Check the readings on your “oddball-O-meter,” and see how Ricardo Mayorga stacks up. Look for his name up there near the top where it reads Mike Tyson, Jake LaMotta and Angel Manfredy.
It’s a pretty impressive list if you don’t mind being in the company of a few crazies who could also fight.
Because that’s what Mayorga is, a little crazy. Maybe that’s what makes him the fighter he is.
Four years ago, when he showed up from out of nowhere, most of us thought Mayorga was just a slight diversion in the welterweight division. He fought like a madman, then behaved like one, smoking and drinking his way into the hearts of rednecks everywhere.
Guys like that usually burn out overnight.
Mayorga was boxing’s answer to a one-hit wonder. After beating Andrew Lewis for the WBA welterweight title in March 2002, he took us on a strange ride, stopping for a cigarette break and chugging a few beers before scoring two wins over Vernon Forrest. He had a few more drags on his cigarettes, lost to Cory Spinks, smoked some more, beat Eric Mitchell in a 10-rounder, took a few puffs, chugged some more, moved up a couple weight classes, and then lost to Felix Trinidad in October of last year. He was stopped in the eighth round of a brutal fight. Shortly after that, he announced his retirement.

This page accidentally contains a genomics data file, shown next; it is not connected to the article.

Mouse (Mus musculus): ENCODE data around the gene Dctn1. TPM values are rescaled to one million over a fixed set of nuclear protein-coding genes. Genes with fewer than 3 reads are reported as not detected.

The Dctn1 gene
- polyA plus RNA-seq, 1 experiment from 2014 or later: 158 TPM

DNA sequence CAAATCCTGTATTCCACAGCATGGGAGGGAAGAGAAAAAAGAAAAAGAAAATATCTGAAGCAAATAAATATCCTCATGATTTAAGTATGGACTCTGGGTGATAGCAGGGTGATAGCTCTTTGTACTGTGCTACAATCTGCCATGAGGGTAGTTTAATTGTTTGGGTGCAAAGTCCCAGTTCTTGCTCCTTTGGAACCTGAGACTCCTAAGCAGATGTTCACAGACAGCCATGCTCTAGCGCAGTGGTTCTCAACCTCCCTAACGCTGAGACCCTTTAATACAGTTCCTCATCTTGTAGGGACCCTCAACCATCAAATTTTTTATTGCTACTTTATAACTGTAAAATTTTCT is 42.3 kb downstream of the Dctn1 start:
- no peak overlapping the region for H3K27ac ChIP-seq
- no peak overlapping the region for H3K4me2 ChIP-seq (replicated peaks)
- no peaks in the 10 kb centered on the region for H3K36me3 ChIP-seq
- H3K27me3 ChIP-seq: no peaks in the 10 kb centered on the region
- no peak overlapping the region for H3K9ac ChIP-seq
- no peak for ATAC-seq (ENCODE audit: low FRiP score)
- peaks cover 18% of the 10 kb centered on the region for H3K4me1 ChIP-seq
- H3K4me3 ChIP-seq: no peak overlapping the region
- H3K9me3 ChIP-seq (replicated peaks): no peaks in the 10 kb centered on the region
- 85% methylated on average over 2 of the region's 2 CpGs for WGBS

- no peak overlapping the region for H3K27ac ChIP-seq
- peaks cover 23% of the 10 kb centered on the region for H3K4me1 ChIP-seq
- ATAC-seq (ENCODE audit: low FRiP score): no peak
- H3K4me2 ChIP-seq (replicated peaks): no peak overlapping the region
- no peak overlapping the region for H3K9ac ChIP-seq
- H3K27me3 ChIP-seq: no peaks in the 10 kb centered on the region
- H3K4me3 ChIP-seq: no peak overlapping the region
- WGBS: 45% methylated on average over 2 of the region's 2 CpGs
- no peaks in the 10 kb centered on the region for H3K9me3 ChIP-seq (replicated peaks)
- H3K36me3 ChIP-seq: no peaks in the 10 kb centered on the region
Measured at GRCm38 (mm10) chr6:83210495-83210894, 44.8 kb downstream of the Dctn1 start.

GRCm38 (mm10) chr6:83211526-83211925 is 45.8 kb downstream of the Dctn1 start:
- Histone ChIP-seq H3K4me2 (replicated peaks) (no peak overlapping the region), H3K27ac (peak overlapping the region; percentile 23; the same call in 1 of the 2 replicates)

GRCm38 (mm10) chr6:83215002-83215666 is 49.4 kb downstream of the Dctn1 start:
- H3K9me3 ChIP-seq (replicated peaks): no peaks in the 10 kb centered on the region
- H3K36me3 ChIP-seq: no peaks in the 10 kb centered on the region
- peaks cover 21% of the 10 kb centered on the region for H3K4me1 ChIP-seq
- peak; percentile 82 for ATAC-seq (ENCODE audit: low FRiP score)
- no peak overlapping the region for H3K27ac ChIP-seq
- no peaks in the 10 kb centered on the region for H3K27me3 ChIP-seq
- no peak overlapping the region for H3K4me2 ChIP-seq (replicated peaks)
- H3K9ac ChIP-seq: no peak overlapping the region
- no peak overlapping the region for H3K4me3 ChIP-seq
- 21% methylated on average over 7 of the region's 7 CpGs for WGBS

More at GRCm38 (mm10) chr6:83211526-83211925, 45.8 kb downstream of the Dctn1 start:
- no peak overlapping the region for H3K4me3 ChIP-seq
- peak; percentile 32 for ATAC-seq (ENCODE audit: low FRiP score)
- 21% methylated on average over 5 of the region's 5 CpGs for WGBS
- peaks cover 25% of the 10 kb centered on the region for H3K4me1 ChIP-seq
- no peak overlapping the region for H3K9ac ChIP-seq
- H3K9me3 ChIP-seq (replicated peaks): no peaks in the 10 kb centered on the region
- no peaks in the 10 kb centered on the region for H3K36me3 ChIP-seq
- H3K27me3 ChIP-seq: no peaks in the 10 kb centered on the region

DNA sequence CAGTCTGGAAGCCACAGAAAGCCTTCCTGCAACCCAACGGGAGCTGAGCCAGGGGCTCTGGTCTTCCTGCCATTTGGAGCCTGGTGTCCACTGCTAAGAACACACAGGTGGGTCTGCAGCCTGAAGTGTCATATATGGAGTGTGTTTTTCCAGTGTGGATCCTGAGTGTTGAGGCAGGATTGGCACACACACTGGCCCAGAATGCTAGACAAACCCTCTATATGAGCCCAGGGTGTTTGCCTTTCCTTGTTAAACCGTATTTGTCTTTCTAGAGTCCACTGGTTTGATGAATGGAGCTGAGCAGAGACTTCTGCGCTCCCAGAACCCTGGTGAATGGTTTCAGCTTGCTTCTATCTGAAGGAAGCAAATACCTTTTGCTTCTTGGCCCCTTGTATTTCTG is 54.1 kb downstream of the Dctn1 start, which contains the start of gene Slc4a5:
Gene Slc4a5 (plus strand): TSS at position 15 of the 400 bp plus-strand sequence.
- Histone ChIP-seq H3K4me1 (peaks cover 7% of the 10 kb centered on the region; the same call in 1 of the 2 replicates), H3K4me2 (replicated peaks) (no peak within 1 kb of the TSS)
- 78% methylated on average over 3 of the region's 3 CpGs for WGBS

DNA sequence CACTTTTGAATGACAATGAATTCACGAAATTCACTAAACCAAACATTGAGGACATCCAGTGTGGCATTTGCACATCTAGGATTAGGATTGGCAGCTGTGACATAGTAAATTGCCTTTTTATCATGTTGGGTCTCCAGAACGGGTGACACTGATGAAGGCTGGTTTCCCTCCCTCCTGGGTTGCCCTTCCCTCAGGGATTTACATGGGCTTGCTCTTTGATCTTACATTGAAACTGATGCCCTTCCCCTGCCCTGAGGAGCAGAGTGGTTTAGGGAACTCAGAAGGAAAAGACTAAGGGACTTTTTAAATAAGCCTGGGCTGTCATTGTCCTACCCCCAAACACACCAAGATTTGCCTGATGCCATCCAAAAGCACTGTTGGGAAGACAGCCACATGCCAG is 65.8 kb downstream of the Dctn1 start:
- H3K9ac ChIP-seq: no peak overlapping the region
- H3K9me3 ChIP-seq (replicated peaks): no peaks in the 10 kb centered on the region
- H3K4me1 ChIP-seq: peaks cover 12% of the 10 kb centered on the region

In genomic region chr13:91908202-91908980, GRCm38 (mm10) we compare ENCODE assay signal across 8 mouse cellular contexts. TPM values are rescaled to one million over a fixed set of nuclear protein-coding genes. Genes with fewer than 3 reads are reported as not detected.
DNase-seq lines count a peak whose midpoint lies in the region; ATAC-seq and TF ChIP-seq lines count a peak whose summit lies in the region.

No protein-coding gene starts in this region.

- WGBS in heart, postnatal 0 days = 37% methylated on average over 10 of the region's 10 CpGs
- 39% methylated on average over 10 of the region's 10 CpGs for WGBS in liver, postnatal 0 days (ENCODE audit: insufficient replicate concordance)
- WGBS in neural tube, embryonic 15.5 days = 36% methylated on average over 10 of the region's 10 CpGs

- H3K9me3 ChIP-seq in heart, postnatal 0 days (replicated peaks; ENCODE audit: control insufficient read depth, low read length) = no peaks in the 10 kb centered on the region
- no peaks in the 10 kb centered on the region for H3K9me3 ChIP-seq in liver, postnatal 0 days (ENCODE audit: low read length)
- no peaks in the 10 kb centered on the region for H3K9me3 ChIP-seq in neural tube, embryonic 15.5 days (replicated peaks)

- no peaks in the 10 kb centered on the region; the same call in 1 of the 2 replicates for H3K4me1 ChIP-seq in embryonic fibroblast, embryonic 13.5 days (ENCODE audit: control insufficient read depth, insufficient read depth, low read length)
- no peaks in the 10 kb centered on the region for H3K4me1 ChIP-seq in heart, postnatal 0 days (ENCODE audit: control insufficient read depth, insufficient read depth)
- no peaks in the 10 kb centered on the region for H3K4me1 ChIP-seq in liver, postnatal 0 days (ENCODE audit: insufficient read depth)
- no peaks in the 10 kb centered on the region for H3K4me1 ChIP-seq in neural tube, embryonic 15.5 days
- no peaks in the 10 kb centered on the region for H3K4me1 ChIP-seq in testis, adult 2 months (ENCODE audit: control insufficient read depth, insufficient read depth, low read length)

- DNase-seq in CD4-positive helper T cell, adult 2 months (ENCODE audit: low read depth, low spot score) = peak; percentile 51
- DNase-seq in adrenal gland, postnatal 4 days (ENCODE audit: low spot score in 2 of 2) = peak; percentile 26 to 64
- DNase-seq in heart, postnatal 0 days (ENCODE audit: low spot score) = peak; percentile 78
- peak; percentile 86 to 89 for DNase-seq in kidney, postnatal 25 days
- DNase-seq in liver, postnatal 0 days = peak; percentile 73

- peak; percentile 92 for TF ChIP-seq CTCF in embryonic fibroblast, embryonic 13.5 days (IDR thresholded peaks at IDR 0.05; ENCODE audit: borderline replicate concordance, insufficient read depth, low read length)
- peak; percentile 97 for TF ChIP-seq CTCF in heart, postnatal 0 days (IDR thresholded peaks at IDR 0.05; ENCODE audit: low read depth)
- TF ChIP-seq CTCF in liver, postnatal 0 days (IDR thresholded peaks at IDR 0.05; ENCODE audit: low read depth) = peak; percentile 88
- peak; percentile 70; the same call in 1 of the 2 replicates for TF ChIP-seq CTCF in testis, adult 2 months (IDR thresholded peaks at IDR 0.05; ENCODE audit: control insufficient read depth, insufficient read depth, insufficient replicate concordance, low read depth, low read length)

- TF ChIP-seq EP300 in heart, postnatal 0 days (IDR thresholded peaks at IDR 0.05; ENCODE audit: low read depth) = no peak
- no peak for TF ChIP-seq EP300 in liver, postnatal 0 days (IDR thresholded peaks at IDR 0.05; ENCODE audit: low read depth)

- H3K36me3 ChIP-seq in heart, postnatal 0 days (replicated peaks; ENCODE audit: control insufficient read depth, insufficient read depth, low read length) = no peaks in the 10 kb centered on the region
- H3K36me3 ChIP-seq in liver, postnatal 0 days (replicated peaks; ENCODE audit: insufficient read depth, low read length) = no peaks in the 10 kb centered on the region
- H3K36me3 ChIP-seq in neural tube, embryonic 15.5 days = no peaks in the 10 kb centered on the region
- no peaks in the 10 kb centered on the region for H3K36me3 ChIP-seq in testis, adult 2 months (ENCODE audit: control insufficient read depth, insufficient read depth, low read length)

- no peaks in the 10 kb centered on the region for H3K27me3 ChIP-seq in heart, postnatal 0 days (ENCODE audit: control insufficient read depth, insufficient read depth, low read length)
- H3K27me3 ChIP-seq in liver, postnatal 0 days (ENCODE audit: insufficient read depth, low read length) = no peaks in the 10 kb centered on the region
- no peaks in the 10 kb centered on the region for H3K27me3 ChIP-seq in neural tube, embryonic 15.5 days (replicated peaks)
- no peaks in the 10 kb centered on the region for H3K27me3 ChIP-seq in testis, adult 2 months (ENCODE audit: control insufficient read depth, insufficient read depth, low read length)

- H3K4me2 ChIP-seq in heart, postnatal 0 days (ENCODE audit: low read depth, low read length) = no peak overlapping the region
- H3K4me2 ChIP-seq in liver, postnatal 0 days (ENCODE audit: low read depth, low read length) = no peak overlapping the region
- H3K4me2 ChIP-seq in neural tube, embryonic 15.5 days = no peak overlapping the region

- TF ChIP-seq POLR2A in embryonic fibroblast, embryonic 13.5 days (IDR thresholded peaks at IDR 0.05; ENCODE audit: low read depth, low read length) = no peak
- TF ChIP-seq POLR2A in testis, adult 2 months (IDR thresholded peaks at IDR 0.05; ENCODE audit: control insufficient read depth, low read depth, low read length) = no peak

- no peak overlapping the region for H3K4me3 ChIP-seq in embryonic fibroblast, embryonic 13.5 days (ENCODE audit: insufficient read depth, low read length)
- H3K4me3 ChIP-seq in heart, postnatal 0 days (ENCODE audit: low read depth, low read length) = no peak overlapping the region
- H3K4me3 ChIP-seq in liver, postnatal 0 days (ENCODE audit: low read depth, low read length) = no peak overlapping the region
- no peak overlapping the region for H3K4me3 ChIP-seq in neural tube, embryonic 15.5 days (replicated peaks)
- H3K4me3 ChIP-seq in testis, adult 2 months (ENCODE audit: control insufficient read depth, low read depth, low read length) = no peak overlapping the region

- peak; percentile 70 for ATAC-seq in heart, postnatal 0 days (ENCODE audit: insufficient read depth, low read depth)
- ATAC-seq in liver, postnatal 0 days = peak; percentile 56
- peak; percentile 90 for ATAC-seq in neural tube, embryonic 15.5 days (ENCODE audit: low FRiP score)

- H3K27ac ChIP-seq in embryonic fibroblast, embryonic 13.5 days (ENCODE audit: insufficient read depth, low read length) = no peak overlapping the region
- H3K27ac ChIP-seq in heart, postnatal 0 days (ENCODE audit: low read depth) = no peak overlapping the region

“Enough already,” Mayorga said. “No more. I’m out of boxing.”
He went on to say he was simply not continuing and had no need to continue.
“I have sufficient resources,” he said last October. “The sacrifice is a lot and I have been fighting since I was 11. So at 31 years of age, I seek peace.”
Apparently, “peace” isn’t all it’s cracked up to be. As retirements go in the fight game, his was a relatively short one.
Mayorga (27-5-1, 23 KOs) is scheduled to fight former IBF welterweight champ Michele Piccirillo (44-2, 28 KOs) for the vacant WBC super-welterweight title on Aug. 13 at the United Center in Chicago. And, as is Mayorga’s way, he’s not impressed with the other guy.
“We are planning for all (styles) that this gentleman might bring into the ring,” Mayorga said on a conference call this week. “I have seen tapes of this guy and I really don‘t have a high opinion of him. I’m going to be able to run right over him. In my opinion, I can just look at his record. Basically, he is fighting guys that are stepping on grapes to make wine. He has not fought a guy of my caliber, and you will see that when I knock him out in two rounds.”
Grapes? Wine? Oh, I get it. Piccirillo is from Italy. That crazy Ricardo.
Helping Mayorga knock the guy out in two rounds is trainer Yoel Judah, father of world welterweight champ Zab Judah.
“Ricardo is a very receptive guy and he picks up things well,” Judah said. “I’m just trying to show him little moves. He‘s a helluva puncher and he’s always been able to take a punch. I’m showing him how to throw punches without getting hit. Mainly, I’m working on defense because everything else, he’s in the ballpark with: power, speed, movement and aggressiveness. He’s got everything. Sometimes, he likes to take two or three punches before getting in on the guy.“